“The Ruse of Medusa,” the hour-long play with incidental music and dance authored by Erik Satie in 1913 and running at Facility Theatre, cannot be described, only experienced. The monkey-masked orchestra, the random and repetitive “plot,” the almost-but-not-quite-off-the-rails performances by the five-person cast, the sense of being pulled down the rabbit hole of free-form absurdity: it all comes together as a strange and enlivening sensation rather than a coherent thought.
Satie—remembered today for his proto-minimalist musical compositions, not his many writings—seems to have penned “Medusa” as a private entertainment to share with friends and performed in salons. He was the ultimate bohemian, working in a shabby garret so cluttered even the pianos were stacked atop each other; even this play has a jumbled-attic feel. Satie viewed the late Romanticism of his day as a symptom of the general decay and did what he could to negate it. “Medusa” came out a few years before the artistic anarchy of the Dada movement took shape in wartime Zurich. But it’s in precisely the same spirit: a frontal assault on all that was sacred in art, politics and culture.
As far as I know, the play has been staged just once in this country. No modern “Medusa” could hope to match the star power of that 1948 production at Black Mountain College, an experimental school in rural North Carolina that, for a brief and glorious moment, was the hub of the American avant-garde. It featured Buckminster Fuller as the decadent Baron Medusa, Chicago writer Isaac Rosenfeld as Polycarp, his rebellious servant, Elaine de Kooning as Frisette, his timorous daughter, and Merce Cunningham as Jonas, his “costly mechanical monkey.” John Cage accompanied on piano, Willem de Kooning designed sets with his wife, and Arthur Penn co-directed. Afterward, the evening spiraled into a bitter dispute about the relative merits of Satie and Beethoven, climaxing in a battle royale between the two factions, with one side armed with crepes suzette and the other with wienerschnitzel.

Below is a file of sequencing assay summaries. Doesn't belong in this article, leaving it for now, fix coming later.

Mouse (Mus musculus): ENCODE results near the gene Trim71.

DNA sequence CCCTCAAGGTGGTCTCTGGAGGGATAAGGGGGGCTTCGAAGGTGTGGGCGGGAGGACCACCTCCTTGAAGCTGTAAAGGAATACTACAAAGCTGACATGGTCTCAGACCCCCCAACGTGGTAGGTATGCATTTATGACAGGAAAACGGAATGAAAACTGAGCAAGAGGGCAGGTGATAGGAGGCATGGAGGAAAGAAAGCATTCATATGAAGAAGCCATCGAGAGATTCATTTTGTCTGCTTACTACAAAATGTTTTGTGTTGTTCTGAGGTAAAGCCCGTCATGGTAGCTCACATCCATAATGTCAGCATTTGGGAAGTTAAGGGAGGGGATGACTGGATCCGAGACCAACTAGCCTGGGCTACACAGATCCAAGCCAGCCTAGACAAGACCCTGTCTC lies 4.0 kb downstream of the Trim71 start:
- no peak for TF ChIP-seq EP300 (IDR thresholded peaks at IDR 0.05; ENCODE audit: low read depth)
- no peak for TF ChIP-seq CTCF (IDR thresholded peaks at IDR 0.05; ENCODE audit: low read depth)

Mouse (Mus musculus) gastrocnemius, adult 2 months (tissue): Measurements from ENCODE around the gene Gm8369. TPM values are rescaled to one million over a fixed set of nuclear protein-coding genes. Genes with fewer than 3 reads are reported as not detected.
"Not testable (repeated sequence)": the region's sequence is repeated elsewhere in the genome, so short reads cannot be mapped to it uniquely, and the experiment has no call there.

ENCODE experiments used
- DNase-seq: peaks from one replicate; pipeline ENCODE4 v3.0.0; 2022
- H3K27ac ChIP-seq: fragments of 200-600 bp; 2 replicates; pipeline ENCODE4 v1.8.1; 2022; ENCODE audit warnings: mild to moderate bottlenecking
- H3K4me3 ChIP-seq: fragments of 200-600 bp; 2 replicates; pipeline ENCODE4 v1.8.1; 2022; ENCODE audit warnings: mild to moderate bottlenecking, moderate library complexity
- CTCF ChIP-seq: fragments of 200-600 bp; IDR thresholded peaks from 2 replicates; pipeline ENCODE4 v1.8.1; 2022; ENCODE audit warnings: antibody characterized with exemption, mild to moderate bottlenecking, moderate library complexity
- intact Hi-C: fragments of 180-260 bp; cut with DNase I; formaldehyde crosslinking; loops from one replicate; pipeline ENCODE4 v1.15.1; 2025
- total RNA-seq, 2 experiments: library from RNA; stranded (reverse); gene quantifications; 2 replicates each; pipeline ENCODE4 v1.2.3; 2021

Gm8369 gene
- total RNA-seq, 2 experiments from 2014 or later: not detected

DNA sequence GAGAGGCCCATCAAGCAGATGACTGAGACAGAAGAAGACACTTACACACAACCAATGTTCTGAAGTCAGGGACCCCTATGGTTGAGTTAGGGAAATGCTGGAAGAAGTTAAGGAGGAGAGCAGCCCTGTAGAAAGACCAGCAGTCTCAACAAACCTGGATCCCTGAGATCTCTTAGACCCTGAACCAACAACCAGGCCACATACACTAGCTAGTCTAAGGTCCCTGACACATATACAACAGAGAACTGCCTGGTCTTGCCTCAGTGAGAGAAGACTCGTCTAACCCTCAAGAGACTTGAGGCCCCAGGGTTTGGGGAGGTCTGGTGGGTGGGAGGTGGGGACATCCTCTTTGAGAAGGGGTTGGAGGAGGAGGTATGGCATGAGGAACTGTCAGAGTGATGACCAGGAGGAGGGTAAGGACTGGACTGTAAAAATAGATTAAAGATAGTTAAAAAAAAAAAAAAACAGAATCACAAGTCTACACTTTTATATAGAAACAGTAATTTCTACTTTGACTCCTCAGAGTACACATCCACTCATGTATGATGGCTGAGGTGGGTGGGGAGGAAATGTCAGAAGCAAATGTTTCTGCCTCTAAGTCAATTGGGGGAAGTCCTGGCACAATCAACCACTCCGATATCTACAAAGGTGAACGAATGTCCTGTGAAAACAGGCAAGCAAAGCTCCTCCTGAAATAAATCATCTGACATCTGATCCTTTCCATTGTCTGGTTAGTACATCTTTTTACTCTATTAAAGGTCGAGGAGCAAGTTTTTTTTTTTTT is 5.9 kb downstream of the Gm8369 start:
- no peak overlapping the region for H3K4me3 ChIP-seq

This “Medusa” may not have quite as dramatic an ending but it’s engaging in its own right. Director Dado, the veteran Chicago theater presence and resident director of the Facility Theatre, does a masterful job of reviving this rarity, managing to be faithful to both Satie’s era and our own. She understands the paradox that a work that breaks the rules must be performed with rigorous discipline, and that effective silliness needs deadpan delivery. The result is a production that is goofy and improvisational but never slack or self-conscious.
Dado makes fine use of the dimly lit and baroquely overstuffed Chopin Theatre, with its Gilded Age bordello charm. The theater features multiple performance spaces, allowing the audience—donning Satie-style bowlers and big, round glasses—to be led dancing into a back room. There, this anti-play ends with a perfect anticlimax: a sing-along version of Donna Summers hit version of Jimmy Webb’s enigmatic “MacArthur Park,” complete with disco ball and pastry treats, after which the players take their bows and the world returns to normal.
David Cerda is a wonder as the title count, a monster of unhinged patriarchal authority: large, but light and bouncy, sinister yet ingratiating, he fills the space with the epicene aristocrat’s bizarre personality. He is Ubu Roi by way of Dr. Frank-N-Furter and has more fun than the law should allow. Cerda is well matched by Taylor Galloway as his blushing, deep-voiced daughter, Brian Shaw as his fez-topped pet monkey, and Laurie Roberts as the daughter’s mustachioed fiancé.
We never discover what Baron Medusa’s ruse is or whom he’s trying to fool. It’s only in retrospect we realize that the work itself is the trap and those who try too hard to make sense of its loopy non-logic are its victims. Those interested in Dada, or theater history in general, or the bracing effect of artful surrealism at a time of real-life creeping craziness, should see this production. It is a once-in-a-lifetime opportunity and a pleasure to boot. (Hugh Iglarsh)
Facility Theatre at the Chopin Theatre, 1543 West Division, (312)857-3034, facilitytheatre.org, $25. Through April 7.